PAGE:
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René Magritte (1898 – 1967), Love, portfolio The Fidelity of Images, Le Perreux-sur-Marne, 1928, gelatin silver print, 11.1 x 7.3 cm, Musée de la Photographie, Charleroi (Collection of Communauté française Wallonie-Bruxelles).

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Xavier Canonne. Le surréalisme en Belgique 1924 – 2000, Fonds Mercator – Ville de Mons. 2007.

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under whose influence he began to torture his photographs: double exposures, photomontages, burnings, exposure to sunlight and lithification! In 1936, he started his Penthésilées series: a multiplied female body, evoking ancient and unlikely battles. There are so many ways to see, and so few ways to look, said Marcel G. Lefrancq, a surrealist, among other things. It is true that, since adolescence, he had been interested in surrealism along with prehistory, folklore and photo­ graphy. Alongside his business studies, he met up with students at the Academy of Fine Arts and expressed himself through collage, automatic writing where he summoned up the bizarre, eroticism and anticlericalism. In his photographs, he portrayed images in the form of an unsolvable equation, like his Law of Coincidences, or his perspectives which turn Mons into a dream world by day and, after dark, into a disturbingly dangerous place where he trapped his friends. He was passionate about architecture and discovered architectural modernity at the Brussels international exhibition in 1935, thanks to the Italian pavilion in particular. From 1932, the climate of protest and quasi-insurrectionary social struggles in the Hainaut province inspired intellectuals and artists. A surrealist group was founded under the explicit name Rupture, which implied an opposition to capitalism and to the gentrification of traditional left-wing parties. Marcel Lefrancq joined the movement with conviction, led actions supporting the Spanish Republic and became concerned about the rise of Fascism in the West, made creative images questioning a society in crisis. He participated in the (short-lived) Mauvais Temps review which filled André Breton with enthusiasm. Breton commented that “it would be very difficult for me not to agree” and that “the time has come to speak out.” But lets return to Magritte. It may be a surprise to find here René Magritte as a photographer. It was with undisguised pleasure that he shot thousands of pictures of his friends posing in creative and unusual scenarios. They were amateur photographs which he did not take very seriously and never even enlarged. They were to feed his imagination and his sharp glance would then process them as a tool for research. They served as a substrate for numerous paintings. Since he appears himself in certain images, we could also ask to whom they should be attributed. Nougé, perhaps? Or someone else? Does it really matter? Wasn’t this movement really about collective invention? With their signifying images, the surrealists questioned our relationship to art and, more importantly, our perception of the world. This confirms that “experience is within range of a glance, for who dares to see... one can experience by looking, if one dares to see”. In the words of Paul Nougé in his Conference of Charleroi (La Conférence de Charleroi) in 1929, the main aim of paintings, photographs, poems is to “invent the fundamental feelings comparable, in strength, to hatred and love”.5 Translated from Belgian to English by Thomas Wilhelm, Alžbeta Karasová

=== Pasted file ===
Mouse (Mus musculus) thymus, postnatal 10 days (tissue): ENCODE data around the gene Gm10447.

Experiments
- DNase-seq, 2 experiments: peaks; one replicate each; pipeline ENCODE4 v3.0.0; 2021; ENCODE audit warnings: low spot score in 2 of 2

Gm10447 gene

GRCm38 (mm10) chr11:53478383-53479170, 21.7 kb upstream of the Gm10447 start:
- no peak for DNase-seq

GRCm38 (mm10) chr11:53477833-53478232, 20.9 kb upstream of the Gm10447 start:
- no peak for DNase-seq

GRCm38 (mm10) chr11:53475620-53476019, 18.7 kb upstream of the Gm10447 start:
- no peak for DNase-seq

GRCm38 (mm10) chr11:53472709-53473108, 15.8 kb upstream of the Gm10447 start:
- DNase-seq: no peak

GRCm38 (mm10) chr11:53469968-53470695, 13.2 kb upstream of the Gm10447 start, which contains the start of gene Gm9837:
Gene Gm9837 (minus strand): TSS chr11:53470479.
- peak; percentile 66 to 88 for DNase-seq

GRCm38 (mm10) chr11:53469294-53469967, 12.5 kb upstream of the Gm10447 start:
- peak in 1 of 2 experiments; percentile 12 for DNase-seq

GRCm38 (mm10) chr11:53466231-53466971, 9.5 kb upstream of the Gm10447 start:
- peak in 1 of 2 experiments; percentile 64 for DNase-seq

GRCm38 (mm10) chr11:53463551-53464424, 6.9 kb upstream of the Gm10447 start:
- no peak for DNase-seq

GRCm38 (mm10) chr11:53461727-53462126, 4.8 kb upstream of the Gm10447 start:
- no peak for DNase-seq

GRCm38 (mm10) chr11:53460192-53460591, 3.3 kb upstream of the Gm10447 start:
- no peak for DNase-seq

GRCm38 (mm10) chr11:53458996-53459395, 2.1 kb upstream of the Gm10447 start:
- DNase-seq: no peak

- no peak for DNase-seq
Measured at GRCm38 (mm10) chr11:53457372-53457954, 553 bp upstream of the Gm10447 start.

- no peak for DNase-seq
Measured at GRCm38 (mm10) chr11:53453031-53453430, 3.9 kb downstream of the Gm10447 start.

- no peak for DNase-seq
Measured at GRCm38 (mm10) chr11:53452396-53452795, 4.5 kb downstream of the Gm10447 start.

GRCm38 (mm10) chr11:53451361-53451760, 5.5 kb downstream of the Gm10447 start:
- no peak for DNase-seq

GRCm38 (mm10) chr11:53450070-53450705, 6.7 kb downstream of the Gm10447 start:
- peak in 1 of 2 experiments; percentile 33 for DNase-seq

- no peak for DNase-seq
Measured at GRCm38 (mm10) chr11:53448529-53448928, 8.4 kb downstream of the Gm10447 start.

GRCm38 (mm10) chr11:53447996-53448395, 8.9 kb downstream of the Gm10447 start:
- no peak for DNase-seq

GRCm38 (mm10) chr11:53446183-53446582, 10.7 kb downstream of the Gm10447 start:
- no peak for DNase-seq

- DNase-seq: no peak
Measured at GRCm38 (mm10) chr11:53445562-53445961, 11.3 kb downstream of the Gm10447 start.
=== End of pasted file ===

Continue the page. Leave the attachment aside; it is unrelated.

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Antoon Dries (1910 – 2005), Holiday, 1939, gelatin silver print, 29.4 x 37.2 cm, Collection Library of Fotomuseum Antwerpen.

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Biographical Notes: